One such example I can share from my own visit to Bethlehem last week, is the ‘come and see’ recommendation encouraged by the Palestinian Kairos Document, as Le Bruyns pointed out. What surprised me the most was the manner of tourism in Bethlehem. Talking to Palestinian street venders selling coffee and bread to workers crossing the main checkpoint out of Bethlehem to Jerusalem early in the morning, I got the impression most of the tour groups that come to visit Bethlehem, arriving in large comfortable air-conditioned coaches never ‘come and see’ the realities of Palestinians living everyday lives in Bethlehem. Tour coaches full of international visitors are told by the local Israeli tour guides that the West Bank is “unsafe” and as a consequence they must make a “brief” trip, restricting the visit to the Church of the Nativity, and if they’re lucky, the Shepherd’s fields in Beit Sahour. The strange irony of such pilgrimage that exclusively visits the religious sites for personal gain, with no regard for the people of this land and the biblical principle of seeking justice, loving mercy and walking humbly with God, is to miss precisely the deep and real meaning behind such holy sites! We must be careful not to buy into the comfortable ‘one-thought-only’ narrative that the holy land is occupied for the “security” of Israel and its international visitors. And while we might not all have the opportunity to visit, we might be wary of how we ‘see’ the conflict. What prejudices to we bring to the fore when we read about Palestine-Israel? How do we encourage others to learn the facts, and understand the stories?
The other example, which I’m sure Le Bruyns could expand on in great depth had space allowed, is his development of a praxis of solidarity in his teaching. Offering the Palestine Kairos Document as a resource to his students in the postgraduate Theology and Development Programme enables them to engage with a very practical document that reads to them as a letter of plea, a ‘cry’ for the international church to stand together, not to hide distance voices, but to realise our human connectivity as we belong to One church. And when one suffers in a cruel, inhumane way, it is our suffering too. More specifically, making the connections between ‘apartheid’ – which remains an important word for South African students – and manifestations of another apartheid, this time in Israel, is crucial in constructing a global solidarity with other marginal peoples. This is something also inherent in the life and practice of Christian faith and a good example of what Le Bruyns terms ‘pedagogical liberation’. This is the reshaping of public opinion through responding to the acquired social knowledge (the task of science) with appropriate moral responsibility, which brings us full circle with Tundisi’s thesis.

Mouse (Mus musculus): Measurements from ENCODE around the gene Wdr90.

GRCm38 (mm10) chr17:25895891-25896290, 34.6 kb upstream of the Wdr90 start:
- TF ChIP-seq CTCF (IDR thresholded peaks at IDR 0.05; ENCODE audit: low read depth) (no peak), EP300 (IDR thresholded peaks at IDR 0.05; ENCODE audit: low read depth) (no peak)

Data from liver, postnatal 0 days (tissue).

Sam Slatcher is a student at Durham University, UK, and is on the Faith and Globalisation Masters programme, in the Department of Religion and Theology, and the School of Government and International Affairs. His interest lies in religious pluralism and global ethics, and is currently writing a thesis titled “Polydoxy theologies and the implication for constructing a postcolonial narrative of solidarity”. E-mail: email@example.com
[i] A moment of truth: A word of faith, hope, and love from the heart of Palestinian suffering (Kairos Palestine: 2009), p.2, at http://www.kairospalestine.ps [accessed 06/06/2012].
[ii] José Galizia Tundisi, “The Advocacy Responsibility of the Scientist” in Kathleen Dean Moore and Michael P Nelson (eds), Moral Ground: Ethical Action for a Planet in Peril (San Antonio: Trinity University Press, 2010), 449.